These briefing notes are offered for you to download. They give guidance and information on some of the areas of specialism of Giles Dixon Solicitors. Click the Download button to access the briefings in PDF format.
If you have any queries or would like to discuss a project, get in touch.
A review of force majeure clauses and the impact of coronavirus on contractual relations.
The Briefing includes:
a summary of Government guidance for Public Sector Contracts and a summary of relevant clauses in some standard forms of construction contract- NEC, JCT, ICC, FIDIC
The Supreme Court recently had to decide whether an oral agreement to vary a contract was valid, when a clause in the contract stated that any variation must be in writing and signed by the parties before it could take effect.
The Supreme Court’s decision, in Rock Advertising v MWB Business Exchange Centres, has clarified the law on this issue.
Following the EU Referendum in the UK, we do not yet know what agreement might be reached with the EU – so it is difficult to be very specific on how business and society will be affected.
However there are some issues that clients may want to consider when reviewing or negotiating their contracts. We also include analysis on the constitutional process for responding to the Referendum.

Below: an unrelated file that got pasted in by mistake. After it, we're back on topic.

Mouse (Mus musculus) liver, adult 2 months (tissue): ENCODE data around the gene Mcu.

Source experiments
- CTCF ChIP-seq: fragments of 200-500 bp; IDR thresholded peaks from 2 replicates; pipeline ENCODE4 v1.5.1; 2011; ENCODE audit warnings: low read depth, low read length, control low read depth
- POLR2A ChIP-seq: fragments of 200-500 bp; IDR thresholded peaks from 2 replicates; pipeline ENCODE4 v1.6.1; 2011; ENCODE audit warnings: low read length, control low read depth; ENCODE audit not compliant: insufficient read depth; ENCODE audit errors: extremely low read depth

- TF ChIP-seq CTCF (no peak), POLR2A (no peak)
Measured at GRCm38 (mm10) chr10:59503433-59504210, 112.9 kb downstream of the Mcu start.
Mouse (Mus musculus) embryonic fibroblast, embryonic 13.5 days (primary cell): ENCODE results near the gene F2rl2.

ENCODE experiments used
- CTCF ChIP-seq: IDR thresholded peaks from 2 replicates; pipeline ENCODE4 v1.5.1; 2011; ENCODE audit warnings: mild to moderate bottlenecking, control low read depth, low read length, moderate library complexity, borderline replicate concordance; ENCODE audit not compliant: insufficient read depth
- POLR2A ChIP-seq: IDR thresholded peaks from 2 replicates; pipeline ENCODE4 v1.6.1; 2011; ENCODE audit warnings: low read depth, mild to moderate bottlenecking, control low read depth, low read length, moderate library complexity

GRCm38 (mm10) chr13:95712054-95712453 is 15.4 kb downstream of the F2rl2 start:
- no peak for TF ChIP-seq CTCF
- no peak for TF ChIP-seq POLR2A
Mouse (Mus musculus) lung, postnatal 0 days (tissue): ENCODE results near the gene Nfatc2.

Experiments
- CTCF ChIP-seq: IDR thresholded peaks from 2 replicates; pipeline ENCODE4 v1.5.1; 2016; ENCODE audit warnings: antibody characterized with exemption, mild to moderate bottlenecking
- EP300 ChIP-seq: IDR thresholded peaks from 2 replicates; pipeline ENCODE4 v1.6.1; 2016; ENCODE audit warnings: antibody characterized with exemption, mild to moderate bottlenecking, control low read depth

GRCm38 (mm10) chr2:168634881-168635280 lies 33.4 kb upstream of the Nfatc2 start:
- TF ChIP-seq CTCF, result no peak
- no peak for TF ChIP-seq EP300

If you sell goods or services online, under new EU Regulations from 15th February 2016, your website must provide a link to the European Commission’s Online Dispute Resolution (ODR) Platform.
Online traders who use Alternative Dispute Resolution (ADR) should also provide information about the ODR Platform in their contractual terms.
This briefing explains how you can reduce the risk of on-demand performance bonds being called for no good reason. As a result of a case decided in 2011, it seems that if the underlying contract contains restrictions on the client’s right to claim payment under the bond, the court may well grant an injunction if the client tries to call the bond in breach of those restrictions.
This Briefing paper takes us through the UK and German laws relating to bribery offences and compares the implications of each system.
In this Briefing, Giles Dixon gives guidance to companies on the implications of the Modern Slavery Act 2015.
The Construction (Design and Management) Regulations 2015 came into effect on 6 April 2015. The main purpose of the regulations has been, and continues to be, improving health and safety on site and reducing risks for those in the construction industry. A stated aim of the HSE is to make the regulations easier to understand, in particular for SMEs. The main changes are set out in this briefing and apply to all construction projects.
Contractors and consultants are regularly asked to provide deeds of collateral warranty in favour of end users, either purchasers or tenants on any substantial construction project. Insurers and lawyers advising a consultant or contractor will normally recommend that the document includes a ‘net contribution clause’. This Briefing explains what they are and how they work.